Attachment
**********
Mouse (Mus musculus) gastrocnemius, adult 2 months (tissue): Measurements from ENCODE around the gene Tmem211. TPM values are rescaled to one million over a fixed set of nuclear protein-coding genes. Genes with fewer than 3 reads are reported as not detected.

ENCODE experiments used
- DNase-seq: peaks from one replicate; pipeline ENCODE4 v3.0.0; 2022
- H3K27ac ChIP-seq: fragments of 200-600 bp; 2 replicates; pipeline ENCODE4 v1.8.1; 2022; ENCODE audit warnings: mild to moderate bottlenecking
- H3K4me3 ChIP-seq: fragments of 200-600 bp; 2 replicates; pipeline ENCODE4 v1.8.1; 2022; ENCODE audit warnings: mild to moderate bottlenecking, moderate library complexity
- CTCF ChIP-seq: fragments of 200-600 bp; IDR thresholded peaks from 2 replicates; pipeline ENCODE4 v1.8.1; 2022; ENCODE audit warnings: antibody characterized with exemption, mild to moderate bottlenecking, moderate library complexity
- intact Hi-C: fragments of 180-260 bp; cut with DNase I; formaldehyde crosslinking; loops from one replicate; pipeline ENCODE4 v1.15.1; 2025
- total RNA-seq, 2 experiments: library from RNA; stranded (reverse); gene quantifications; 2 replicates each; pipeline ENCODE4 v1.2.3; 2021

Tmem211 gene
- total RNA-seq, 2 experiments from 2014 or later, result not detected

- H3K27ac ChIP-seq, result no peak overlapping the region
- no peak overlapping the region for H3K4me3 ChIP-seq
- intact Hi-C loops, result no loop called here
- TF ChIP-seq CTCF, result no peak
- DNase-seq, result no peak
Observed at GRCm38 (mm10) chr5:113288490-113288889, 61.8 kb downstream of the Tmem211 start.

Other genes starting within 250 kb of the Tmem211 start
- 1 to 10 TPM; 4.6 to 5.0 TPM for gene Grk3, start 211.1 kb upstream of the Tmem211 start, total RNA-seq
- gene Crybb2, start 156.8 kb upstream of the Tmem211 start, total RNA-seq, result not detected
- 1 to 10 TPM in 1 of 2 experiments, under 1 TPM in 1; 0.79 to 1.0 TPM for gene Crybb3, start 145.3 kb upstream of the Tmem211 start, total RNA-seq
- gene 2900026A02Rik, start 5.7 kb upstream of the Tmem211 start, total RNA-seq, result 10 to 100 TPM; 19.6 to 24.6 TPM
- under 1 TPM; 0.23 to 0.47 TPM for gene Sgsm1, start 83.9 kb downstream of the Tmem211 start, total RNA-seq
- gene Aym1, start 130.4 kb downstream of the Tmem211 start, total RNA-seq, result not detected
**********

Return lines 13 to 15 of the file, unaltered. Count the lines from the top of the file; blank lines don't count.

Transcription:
- intact Hi-C loops, result no loop called here
- TF ChIP-seq CTCF, result no peak
- DNase-seq, result no peak